Doubts over ElBaradei's appointment as Egypt PM

Supporters of deposed Egyptian President Mohammed Morsi protest in Cairo 6 July 2013 Supporters of Mr Morsi again took to the streets on Saturday

Egypt's new president says pro-reform leader Mohamed Elbaradei has not yet been appointed as interim prime minister despite earlier reports.

A spokesman for interim President Adly Mansour said consultations were continuing.

Officials had earlier named Mr ElBaradei - a former head of the UN's nuclear watchdog - for the post.

News of his appointment had been criticised by the Salafist Nour Party, which said it would not work with him.

It came three days after the army removed Islamist leader Mohammed Morsi following growing public unrest.

The appointment of Mr ElBaradei caused anger among supporters of Mr Morsi, who want to see him returned to power.

"Interim President Adly Mansour met today with Dr ElBaradei but so far there has been no official appointment," Agence France-Presse news agency quoted presidential advisor Ahmed al-Muslimani as saying.

But he added that Mr ElBaradei was "the logical choice" among a list of names being considered, the news agency said.

Mr ElBaradei and other party leaders attended a meeting called by Mr Mansour on Saturday.

He leads an alliance of liberal and left-wing parties, the National Salvation Front.

In a BBC interview on Thursday, Mr ElBaradei defended the army's intervention, saying: "We were between a rock and a hard place."

"It is a painful measure, nobody wanted that," he said. "But Mr Morsi unfortunately undermined his own legitimacy by declaring himself a few months ago as a pharaoh and then we got into a fist fight, and not a democratic process."

Polarised nation

Mohamed ElBaradei: "We were between a rock and a hard place"

Earlier, news of Mr ElBaradei's appointment was greeted with cheers in Cairo's Tahrir Square - the main focus of anti-Morsi demonstrations.

People there set off firecrackers, honked car horns and waved flags when they heard the news, AFP news agency reports.

However Egypt's second-biggest Islamist group, the Salafist hard-line Nour party - which had initially backed the army-led "roadmap" to new elections - criticised the nomination.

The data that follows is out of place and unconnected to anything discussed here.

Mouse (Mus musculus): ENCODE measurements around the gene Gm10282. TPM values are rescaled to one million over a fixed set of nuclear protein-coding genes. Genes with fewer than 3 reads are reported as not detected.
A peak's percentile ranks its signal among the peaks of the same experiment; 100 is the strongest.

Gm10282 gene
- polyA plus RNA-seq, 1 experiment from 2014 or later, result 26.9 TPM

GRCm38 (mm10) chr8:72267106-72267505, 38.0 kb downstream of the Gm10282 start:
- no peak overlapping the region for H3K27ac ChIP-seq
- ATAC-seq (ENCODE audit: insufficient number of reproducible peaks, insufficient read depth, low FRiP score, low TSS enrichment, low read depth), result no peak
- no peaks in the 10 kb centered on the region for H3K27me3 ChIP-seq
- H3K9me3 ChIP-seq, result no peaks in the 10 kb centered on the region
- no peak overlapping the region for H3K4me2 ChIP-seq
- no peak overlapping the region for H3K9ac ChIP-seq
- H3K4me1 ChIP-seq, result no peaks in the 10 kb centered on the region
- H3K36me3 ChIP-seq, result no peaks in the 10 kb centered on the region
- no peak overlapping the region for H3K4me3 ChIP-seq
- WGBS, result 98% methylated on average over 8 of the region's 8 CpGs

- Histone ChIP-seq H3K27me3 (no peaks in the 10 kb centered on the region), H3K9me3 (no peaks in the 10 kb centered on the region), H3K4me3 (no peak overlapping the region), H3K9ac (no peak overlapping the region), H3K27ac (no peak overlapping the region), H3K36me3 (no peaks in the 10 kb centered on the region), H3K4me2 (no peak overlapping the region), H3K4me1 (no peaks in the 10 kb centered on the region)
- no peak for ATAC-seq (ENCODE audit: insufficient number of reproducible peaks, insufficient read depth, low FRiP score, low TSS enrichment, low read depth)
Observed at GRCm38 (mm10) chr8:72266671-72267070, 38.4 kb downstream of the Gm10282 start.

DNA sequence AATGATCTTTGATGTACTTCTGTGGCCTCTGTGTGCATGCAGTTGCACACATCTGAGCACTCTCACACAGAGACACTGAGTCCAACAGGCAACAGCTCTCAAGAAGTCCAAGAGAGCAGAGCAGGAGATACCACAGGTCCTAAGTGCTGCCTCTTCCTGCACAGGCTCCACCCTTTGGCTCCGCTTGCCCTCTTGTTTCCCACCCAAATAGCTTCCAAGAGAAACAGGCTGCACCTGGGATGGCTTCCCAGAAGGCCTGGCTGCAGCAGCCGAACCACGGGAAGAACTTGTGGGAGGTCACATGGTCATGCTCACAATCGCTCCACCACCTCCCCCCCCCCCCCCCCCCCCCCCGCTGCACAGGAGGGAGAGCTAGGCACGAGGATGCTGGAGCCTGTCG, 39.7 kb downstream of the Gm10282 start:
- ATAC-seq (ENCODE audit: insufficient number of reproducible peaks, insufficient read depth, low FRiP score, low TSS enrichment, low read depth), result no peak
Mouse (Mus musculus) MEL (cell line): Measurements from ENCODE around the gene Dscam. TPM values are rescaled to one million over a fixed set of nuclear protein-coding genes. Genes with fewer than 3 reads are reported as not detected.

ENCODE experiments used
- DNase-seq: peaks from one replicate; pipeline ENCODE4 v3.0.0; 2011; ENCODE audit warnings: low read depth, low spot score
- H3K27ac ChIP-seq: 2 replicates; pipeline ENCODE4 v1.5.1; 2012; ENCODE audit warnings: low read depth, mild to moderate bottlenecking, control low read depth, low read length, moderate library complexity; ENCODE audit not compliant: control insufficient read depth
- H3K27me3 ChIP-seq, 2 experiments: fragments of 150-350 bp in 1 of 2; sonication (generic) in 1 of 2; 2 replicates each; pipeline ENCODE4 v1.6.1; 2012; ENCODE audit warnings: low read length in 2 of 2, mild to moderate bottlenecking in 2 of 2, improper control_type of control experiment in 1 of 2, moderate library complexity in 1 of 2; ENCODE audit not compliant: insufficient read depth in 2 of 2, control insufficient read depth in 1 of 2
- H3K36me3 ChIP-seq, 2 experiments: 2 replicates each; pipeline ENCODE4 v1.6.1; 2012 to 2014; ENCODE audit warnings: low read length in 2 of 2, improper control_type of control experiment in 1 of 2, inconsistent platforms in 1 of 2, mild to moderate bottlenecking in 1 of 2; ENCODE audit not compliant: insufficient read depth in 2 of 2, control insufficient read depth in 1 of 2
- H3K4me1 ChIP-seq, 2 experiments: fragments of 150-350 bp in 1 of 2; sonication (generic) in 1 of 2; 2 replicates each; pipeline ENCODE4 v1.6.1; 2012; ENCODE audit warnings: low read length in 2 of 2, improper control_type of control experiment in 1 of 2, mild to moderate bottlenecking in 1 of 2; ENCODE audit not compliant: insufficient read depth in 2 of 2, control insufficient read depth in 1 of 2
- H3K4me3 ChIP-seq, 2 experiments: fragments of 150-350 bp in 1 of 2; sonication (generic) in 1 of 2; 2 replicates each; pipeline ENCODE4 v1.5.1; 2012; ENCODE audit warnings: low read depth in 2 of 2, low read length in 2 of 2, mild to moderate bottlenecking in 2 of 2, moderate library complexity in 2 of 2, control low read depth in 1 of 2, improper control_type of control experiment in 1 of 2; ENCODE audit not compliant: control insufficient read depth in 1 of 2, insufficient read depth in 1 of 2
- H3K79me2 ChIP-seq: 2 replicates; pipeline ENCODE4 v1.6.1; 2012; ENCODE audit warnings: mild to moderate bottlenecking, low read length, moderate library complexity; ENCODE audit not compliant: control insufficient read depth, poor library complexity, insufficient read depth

Nour deputy leader Ahmed Khalil told the state news website Al-Ahram that the appointment "violates the roadmap that the political and national powers had agreed on". He added that the party would withdraw from the transition process if Mr ElBaradei was sworn in.

The move comes a day after more than 30 people died and about 1,000 were wounded in protests staged by Islamist supporters of the deposed president.

The Muslim Brotherhood - to which Mr Morsi belongs - has said its followers would remain on the streets until he is restored to office.

On Saturday funerals were held for those who died. Outside Cairo's Rabaa al-Adawiya mosque - where the Islamists have camped for the past 10 days - an imam told mourners to pray for the "martyrs of legitimacy".

The BBC's Kevin Connolly in Cairo says Egypt remains sharply divided between Islamist supporters of Mr Morsi and rival demonstrators who helped force him from office.

The latter have called for demonstrations against the Muslim Brotherhood on Sunday.

Mr Morsi is in detention, along with some senior Brotherhood figures.

He was replaced on Thursday by Mr Mansour - the head of the Supreme Constitutional Court - who promised to hold elections soon but gave no date.

The Tamarod [Rebellion] movement - which organised recent anti-Morsi protests - had accused the ousted president of pursuing an Islamist agenda against the wishes of most Egyptians, and of failing to tackle economic problems.

The US and other Western countries have expressed concern over the Mr Morsi's removal, and have called for reconciliation and speedy elections.


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  • Comment number 512.

    This comment was removed because the moderators found it broke the house rules. Explain.

  • rate this

    Comment number 511.

    Just now
    @500.JUANCOLINA-are you going to church? Read the part again about "love your enemies"! or do you generally ignore the teachings of Jesus?

    No I don't but Islam did not exist when Jesus was preaching - the bible old & new testament were written centuries before Islam.

    Islam is not an enemy but what is done in its name is UNLOVEABLE.

  • rate this

    Comment number 510.

    @487. Da_Happy_Londoner

    stupid comments linking anti-Islam with Christianity; as a "Londoner" you don't notice strong secular views against all branches of Christianity?

    are you suggesting Abraham, Moses or even Daud were Mohammedans?

    dead sea is also under Israel, not an Islamic resort.

    that's not the point.

    being "western" or US/UK govt saying so doesn't mean they are christian.

  • rate this

    Comment number 509.